(Photo: Dennis Poroy, TB Times)
Tampa Bay Rays
by Jared Greenspan
2020 Record: 40-20 (.667 win%, 1st in AL East, AL Champions)
2020 Payroll: $28,300,000 (28th)
Projected 2021 Lineup (All projects from Steamer and Rotochamp):
- DH Austin Meadows, .253 AVG/.326 OBP/.462 SLG, 1.3 fWAR
- 2B Brandon Lowe, .247 AVG/.329 OBP/.459 SLG, 2.7 fWAR
- LF Randy Arozarena, .260 AVG/.334 OBP/.452 SLG, 2.2 fWAR
- 1B Ji-Man Choi, .241 AVG/.345 OBP/.426 SLG, 1.0 fWAR
- RF Manuel Margot, .254 AVG/.319 OBP/.402 SLG, 1.4 fWAR
- 3B Joey Wendle, .257 AVG/.314 OBP/.382 SLG, 0.9 fWAR
- SS Willy Adames, .251 AVG/.326 OBP/.419 SLG, 2.4 fWAR
- CF Kevin Kiermaier, .229 AVG/.299 OBP/.386 SLG, 1.5 fWAR
- C Mike Zunino, .197 AVG/.270 OBP/.385 SLG, 1.1 fWAR
Projected 2021 Rotation:
- Tyler Glasnow, 163 IP/3.55 ERA/1.19 WHIP, 3.6 fWAR
- Ryan Yarbrough, 163 IP/4.56 ERA/1.33 WHIP, 1.2 fWAR
- Chris Archer, 139 IP/4.25 ERA/1.28 WHIP, 1.8 fWAR
- Michael Wacha, 121 IP/4.69 ERA/1.39 WHIP, 0.8 fWAR
- Rich Hill, 106 IP/4.44 ERA/1.33 WHIP, 1.0 fWAR
The last time we saw these Rays, they were on the wrong side of a celebration, walking off the diamond at Globe Life Park having fallen two games short of the coveted and elusive World Series title.
Tampa Bay certainly began the offseason in the limelight, broiled in controversy following Kevin Cash’s decision to yank Blake Snell from Game 6 of the World Series, a decision that ultimately backfired and marked the Rays’ downfall. From that point on, though, adhering to typical Tampa Bay fashion, the Rays compiled a quiet winter.
Their only move of note, and undeniably a head-scratcher, was the deal that sent the aforementioned Snell to San Diego in return for a quartet of prospects. Second-guessing Tampa Bay trades always seems foolish, but we’ll nonetheless take the bait again. Snell, 28, is under contract through 2023 and due only $11 million this season. For a player of his caliber, a budding ace two seasons removed from a Cy-Young campaign, the contract is a bargain. But the Rays, financially strapped as one of the game’s true small-market clubs, maintained that it couldn’t afford Snell. So Snell became the next pitching star in a long lineage of Tampa Bay castoffs, joining the likes of David Price, James Shields, Matt Garza and Chris Archer. The point? This is nothing new in Tampa Bay.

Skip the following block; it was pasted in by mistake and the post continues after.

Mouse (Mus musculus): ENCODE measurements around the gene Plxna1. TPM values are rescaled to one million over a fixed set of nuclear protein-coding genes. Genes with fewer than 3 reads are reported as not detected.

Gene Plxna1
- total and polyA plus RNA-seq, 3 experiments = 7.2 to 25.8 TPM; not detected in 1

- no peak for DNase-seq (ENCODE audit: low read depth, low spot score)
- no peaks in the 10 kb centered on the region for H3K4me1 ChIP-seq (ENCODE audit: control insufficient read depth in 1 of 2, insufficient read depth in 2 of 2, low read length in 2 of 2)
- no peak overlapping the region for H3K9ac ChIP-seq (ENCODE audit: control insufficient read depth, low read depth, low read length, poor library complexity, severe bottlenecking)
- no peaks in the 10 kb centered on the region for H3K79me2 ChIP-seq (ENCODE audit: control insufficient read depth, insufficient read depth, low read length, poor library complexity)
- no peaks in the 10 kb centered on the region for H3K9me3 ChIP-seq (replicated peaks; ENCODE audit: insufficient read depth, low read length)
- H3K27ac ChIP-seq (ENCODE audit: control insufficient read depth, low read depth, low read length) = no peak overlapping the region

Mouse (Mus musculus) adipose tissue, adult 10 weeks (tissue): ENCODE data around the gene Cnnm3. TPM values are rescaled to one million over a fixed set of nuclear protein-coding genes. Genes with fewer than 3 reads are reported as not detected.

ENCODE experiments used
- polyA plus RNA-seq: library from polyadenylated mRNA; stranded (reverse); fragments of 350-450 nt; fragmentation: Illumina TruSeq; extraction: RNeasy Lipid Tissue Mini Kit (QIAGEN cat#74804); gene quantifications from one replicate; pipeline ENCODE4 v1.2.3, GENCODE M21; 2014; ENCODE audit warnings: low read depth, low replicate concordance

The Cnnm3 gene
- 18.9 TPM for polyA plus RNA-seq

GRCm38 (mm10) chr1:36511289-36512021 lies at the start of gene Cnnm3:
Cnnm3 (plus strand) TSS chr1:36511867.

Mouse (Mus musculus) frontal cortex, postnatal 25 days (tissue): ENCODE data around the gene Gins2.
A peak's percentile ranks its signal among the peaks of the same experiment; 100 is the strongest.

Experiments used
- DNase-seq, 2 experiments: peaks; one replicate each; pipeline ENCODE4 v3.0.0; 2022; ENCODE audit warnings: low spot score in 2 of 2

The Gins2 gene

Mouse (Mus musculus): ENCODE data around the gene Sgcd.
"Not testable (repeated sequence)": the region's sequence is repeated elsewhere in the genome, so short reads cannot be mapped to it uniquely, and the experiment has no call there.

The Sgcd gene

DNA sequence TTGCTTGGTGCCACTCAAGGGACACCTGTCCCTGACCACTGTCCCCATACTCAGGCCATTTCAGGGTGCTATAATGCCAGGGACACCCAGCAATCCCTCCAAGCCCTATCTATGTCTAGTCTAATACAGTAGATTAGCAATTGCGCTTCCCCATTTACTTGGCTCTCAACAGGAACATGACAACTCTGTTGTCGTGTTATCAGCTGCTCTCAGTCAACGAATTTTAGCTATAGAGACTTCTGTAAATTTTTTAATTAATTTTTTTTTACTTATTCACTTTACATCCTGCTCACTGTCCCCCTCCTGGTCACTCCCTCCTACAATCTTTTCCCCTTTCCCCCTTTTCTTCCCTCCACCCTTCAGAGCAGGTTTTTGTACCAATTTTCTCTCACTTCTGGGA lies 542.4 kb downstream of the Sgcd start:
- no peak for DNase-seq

In terms of the trade, it’s now wait-and-see for the four prospects that the Padres dealt. The hope is that one or two pan out, while the others at the very least could provide cheap, flexible depth, which is a commodity that the Rays are constantly pursuing. Flamethrowing right-hander Luis Patiño brims with upside. Not long ago, Francisco Mejía was widely regarded as the game’s top catching prospect, but his bat has yet to translate to the major league level. Blake Hunt offers insurance behind the plate, should Mejia flop. Chris Wilcox, San Diego’s third-round pick in this past year’s MLB Draft, poses as a high-upside right-hander who is at minimum three years away from breaking into the majors.
Snell’s departure isn’t the only absence that the Rays suffered from their heralded rotation. For two seasons, veteran stalwart Charlie Morton made for one of baseball’s biggest bargains — after signing a two-year, $30 million contract after the 2018 season, Morton posted a 3.33 ERA through 232 innings. After Tampa Bay declined to pick up a potential $15 million option, Morton fled for Atlanta. Again, budget concerns dictated the Rays’ strategy.
To fulfill these rotation voids, Tampa Bay signed a trio of high-risk, high-reward options. Southpaw Rich Hill, a soft-tossing ageless wonder, pitched to a 0.7 fWAR in MInnesota last season. At 41 years old, though, questions linger regarding his durability. How many starts can the Rays reasonably expect Hill to give them, considering he has started just 21 games in the last two seasons combined? Michael Wacha, not long ago a budding star in St. Louis, flopped last season on a one-year trial with the Mets after battling injuries to pitch to a 6.62 ERA. Tampa Bay can only hope that Wacha, still just 29, can rekindle the success from his first five seasons, when he averaged a 2.0 fWAR per season. Lastly, the Rays reunited with a familiar face in Chris Archer. Archer never panned out in Pittsburgh, posting a 5.19 ERA in 2019 and missing last season with thoracic outlet syndrome, but the hope is that he can reinvigorate a once-promising career in the organization in which he started.